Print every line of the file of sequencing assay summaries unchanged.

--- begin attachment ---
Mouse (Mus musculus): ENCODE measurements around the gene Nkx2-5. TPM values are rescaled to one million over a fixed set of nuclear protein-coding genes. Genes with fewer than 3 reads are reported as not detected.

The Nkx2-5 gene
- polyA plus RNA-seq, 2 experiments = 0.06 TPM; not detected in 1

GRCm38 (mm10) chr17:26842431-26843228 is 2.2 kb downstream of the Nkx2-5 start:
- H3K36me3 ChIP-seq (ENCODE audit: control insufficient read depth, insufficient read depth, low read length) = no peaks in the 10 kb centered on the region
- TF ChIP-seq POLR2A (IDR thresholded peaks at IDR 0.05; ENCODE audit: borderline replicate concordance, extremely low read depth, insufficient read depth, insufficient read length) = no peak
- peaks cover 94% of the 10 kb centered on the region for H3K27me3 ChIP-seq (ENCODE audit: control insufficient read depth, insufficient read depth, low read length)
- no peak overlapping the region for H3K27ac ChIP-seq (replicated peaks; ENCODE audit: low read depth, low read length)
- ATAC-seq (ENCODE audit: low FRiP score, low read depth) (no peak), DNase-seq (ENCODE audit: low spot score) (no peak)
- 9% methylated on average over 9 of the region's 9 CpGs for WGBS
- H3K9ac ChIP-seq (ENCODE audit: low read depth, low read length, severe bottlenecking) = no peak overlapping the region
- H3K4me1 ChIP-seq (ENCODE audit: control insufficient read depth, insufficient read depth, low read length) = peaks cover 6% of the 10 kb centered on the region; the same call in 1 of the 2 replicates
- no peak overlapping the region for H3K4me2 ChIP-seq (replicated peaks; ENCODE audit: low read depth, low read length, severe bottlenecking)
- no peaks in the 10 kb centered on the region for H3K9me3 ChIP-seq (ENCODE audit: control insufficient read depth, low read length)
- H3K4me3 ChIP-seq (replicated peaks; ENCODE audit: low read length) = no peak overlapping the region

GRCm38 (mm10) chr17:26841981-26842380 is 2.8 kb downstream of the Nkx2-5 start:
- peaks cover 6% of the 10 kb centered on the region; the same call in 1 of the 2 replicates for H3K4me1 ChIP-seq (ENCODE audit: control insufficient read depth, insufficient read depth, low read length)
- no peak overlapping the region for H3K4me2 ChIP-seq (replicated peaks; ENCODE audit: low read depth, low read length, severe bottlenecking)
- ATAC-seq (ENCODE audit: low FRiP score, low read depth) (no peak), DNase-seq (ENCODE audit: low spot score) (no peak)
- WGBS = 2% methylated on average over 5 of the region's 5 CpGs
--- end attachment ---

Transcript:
Mouse (Mus musculus): ENCODE measurements around the gene Nkx2-5. TPM values are rescaled to one million over a fixed set of nuclear protein-coding genes. Genes with fewer than 3 reads are reported as not detected.

The Nkx2-5 gene
- polyA plus RNA-seq, 2 experiments = 0.06 TPM; not detected in 1

GRCm38 (mm10) chr17:26842431-26843228 is 2.2 kb downstream of the Nkx2-5 start:
- H3K36me3 ChIP-seq (ENCODE audit: control insufficient read depth, insufficient read depth, low read length) = no peaks in the 10 kb centered on the region
- TF ChIP-seq POLR2A (IDR thresholded peaks at IDR 0.05; ENCODE audit: borderline replicate concordance, extremely low read depth, insufficient read depth, insufficient read length) = no peak
- peaks cover 94% of the 10 kb centered on the region for H3K27me3 ChIP-seq (ENCODE audit: control insufficient read depth, insufficient read depth, low read length)
- no peak overlapping the region for H3K27ac ChIP-seq (replicated peaks; ENCODE audit: low read depth, low read length)
- ATAC-seq (ENCODE audit: low FRiP score, low read depth) (no peak), DNase-seq (ENCODE audit: low spot score) (no peak)
- 9% methylated on average over 9 of the region's 9 CpGs for WGBS
- H3K9ac ChIP-seq (ENCODE audit: low read depth, low read length, severe bottlenecking) = no peak overlapping the region
- H3K4me1 ChIP-seq (ENCODE audit: control insufficient read depth, insufficient read depth, low read length) = peaks cover 6% of the 10 kb centered on the region; the same call in 1 of the 2 replicates
- no peak overlapping the region for H3K4me2 ChIP-seq (replicated peaks; ENCODE audit: low read depth, low read length, severe bottlenecking)
- no peaks in the 10 kb centered on the region for H3K9me3 ChIP-seq (ENCODE audit: control insufficient read depth, low read length)
- H3K4me3 ChIP-seq (replicated peaks; ENCODE audit: low read length) = no peak overlapping the region

GRCm38 (mm10) chr17:26841981-26842380 is 2.8 kb downstream of the Nkx2-5 start:
- peaks cover 6% of the 10 kb centered on the region; the same call in 1 of the 2 replicates for H3K4me1 ChIP-seq (ENCODE audit: control insufficient read depth, insufficient read depth, low read length)
- no peak overlapping the region for H3K4me2 ChIP-seq (replicated peaks; ENCODE audit: low read depth, low read length, severe bottlenecking)
- ATAC-seq (ENCODE audit: low FRiP score, low read depth) (no peak), DNase-seq (ENCODE audit: low spot score) (no peak)
- WGBS = 2% methylated on average over 5 of the region's 5 CpGs